Boston Redefines the Food System
Take a moment, close your eyes, and envision the ultimate food shopping experience. Put aside the nagging thoughts of “not enough time and money” and just daydream about the ultimate atmosphere, smells, sights, colors, and sounds……(Don’t just keep reading, really take a minute to do this before continuing)……
Hold onto that and now think about all the barriers that prevent you from shopping in this manor. Time, access, money, knowledge of what to easily do with fresh foods, etc…
What if I told you that I found my dream shopping experience? I bet you think I went out west and came across a market, don’t you? What if I told you it is right here in New England? In one of the most popular cities? Yup, Boston Public Market is finally open for business after 14 years of planning! Even knowing all the work that went into this, I was still imagining an everyday indoor market – not that this wouldn’t be great, but I didn’t imagine that Boston would be pushing the envelope to reimagine the possibilities our food system holds.
My son and I went on a college tour in Boston the week after the grand opening of the Boston Public Market. (Ugghh, I know – my baby is preparing for college already…) I knew we just had to stop by to see it in person while we were there, I have been anticipating its opening for so long. I am so glad I did – we had such a great time! Here is what we found:
1. Easy Access. They found a great spot to house this market – right above the Haymarket station that is reached by both the orange and green lines of the T. This provides access to hundreds, if not thousands of people every day as they pass through this station. We all know that if it isn’t made easily accessible, the likelihood of people shopping there is fairly low.
2. As we approached the market, we passed signs for the community kitchen that is a part of the market. After talking with Andrew Farnitano, one of the founders of the Boston Public Market, I discovered that this community kitchen is funded by Blue Cross Blue Shield. What a great partnership, an insurance company investing in the health of the community to lower health care costs in the long term, it is a win win situation! There were no classes going on at the time of our visit, but I am looking forward to participating in a class, there is a fabulous selection, making this a very valuable community resource! Afterall, if we offer food that no one knows how to prepare, is the community really benefiting? Imagine what could come out of this resource…..I am envisioning lasting friendships and bonds created over the shared experiences of food, as well as the wake up call to our community about the importance of real food.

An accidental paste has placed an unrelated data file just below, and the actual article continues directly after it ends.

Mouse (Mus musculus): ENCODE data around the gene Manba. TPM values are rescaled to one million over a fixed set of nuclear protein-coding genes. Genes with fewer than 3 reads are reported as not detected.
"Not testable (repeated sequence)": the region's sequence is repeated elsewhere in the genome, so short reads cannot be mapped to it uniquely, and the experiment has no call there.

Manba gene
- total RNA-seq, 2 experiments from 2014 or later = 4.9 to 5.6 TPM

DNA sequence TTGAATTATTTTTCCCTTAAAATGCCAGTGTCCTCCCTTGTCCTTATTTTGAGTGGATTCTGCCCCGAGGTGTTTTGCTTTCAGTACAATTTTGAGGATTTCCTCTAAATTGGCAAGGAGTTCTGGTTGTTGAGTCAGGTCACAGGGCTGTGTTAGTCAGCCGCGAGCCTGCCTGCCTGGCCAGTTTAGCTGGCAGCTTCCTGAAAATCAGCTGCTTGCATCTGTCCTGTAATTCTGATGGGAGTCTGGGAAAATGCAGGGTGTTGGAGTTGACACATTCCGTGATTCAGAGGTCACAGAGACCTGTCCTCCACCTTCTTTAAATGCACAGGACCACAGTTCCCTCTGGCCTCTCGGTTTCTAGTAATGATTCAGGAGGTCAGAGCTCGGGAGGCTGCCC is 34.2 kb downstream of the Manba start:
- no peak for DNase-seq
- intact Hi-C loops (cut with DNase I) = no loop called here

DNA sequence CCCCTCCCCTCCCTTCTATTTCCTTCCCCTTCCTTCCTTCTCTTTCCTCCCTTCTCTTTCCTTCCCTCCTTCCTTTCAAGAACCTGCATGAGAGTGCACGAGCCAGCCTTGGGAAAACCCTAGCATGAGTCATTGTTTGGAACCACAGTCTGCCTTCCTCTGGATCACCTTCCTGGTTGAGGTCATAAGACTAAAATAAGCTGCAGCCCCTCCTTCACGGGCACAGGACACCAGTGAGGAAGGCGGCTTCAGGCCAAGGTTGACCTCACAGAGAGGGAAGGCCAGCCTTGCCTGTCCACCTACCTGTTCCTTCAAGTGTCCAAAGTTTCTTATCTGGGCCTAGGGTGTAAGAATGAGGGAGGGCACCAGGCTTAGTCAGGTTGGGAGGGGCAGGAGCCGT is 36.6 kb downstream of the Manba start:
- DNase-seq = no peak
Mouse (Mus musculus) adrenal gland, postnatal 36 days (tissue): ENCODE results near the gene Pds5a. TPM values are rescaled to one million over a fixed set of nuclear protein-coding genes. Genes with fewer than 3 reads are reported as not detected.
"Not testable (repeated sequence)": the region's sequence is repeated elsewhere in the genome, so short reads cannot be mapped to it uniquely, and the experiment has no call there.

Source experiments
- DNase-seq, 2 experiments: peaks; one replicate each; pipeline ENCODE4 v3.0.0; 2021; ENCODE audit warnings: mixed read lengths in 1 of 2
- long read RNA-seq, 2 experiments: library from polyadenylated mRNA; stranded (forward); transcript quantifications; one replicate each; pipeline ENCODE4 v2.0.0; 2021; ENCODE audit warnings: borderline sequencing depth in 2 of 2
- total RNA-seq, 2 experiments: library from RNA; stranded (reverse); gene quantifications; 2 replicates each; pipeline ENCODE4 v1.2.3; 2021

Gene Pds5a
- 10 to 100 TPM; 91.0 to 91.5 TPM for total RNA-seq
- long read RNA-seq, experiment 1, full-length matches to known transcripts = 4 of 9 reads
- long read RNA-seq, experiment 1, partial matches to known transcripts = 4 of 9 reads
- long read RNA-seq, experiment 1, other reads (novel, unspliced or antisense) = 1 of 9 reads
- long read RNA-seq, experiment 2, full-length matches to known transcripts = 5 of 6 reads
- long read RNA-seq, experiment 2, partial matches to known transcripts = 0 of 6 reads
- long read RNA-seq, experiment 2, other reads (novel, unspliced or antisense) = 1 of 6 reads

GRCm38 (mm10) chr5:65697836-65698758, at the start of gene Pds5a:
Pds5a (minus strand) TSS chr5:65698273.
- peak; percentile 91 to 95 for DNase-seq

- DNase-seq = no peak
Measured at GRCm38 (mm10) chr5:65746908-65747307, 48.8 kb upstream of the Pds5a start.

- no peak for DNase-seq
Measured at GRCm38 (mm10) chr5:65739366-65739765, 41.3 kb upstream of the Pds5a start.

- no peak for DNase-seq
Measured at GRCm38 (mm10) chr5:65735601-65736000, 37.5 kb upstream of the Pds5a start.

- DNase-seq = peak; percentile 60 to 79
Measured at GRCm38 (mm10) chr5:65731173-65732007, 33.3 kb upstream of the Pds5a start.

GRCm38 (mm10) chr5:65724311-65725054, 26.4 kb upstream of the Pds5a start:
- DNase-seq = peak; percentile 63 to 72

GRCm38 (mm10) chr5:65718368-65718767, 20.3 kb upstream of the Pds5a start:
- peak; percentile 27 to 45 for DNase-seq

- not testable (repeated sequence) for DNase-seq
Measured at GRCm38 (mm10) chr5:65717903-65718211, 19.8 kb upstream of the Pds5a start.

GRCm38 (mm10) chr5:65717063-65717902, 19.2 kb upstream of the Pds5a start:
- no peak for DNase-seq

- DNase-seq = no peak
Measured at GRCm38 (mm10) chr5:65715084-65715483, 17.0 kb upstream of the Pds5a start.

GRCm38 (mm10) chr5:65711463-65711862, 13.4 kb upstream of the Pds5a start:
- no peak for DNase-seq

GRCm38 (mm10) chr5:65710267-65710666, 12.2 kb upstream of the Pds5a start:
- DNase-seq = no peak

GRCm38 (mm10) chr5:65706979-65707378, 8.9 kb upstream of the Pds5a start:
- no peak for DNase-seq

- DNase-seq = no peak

3. We entered the market…..WOW! All my senses went into overdrive. It was mid-afternoon on a weekday and the market was packed full of people, but not in a negative way. The energy surrounding the experience begged one to stay and linger, interact and enjoy. I did not see one unhappy face, I was actually struck by all the smiles I witnessed even on the faces of toddlers that often show signs of “meltdown” at that time of day. My son, being an artist, pointed out the beautiful artwork on many of the booths, work that individuals clearly took a good amount of time creating. A stark difference from the commercialized artwork you will find in supermarkets, whether it is mass produced signage or packaging on food products.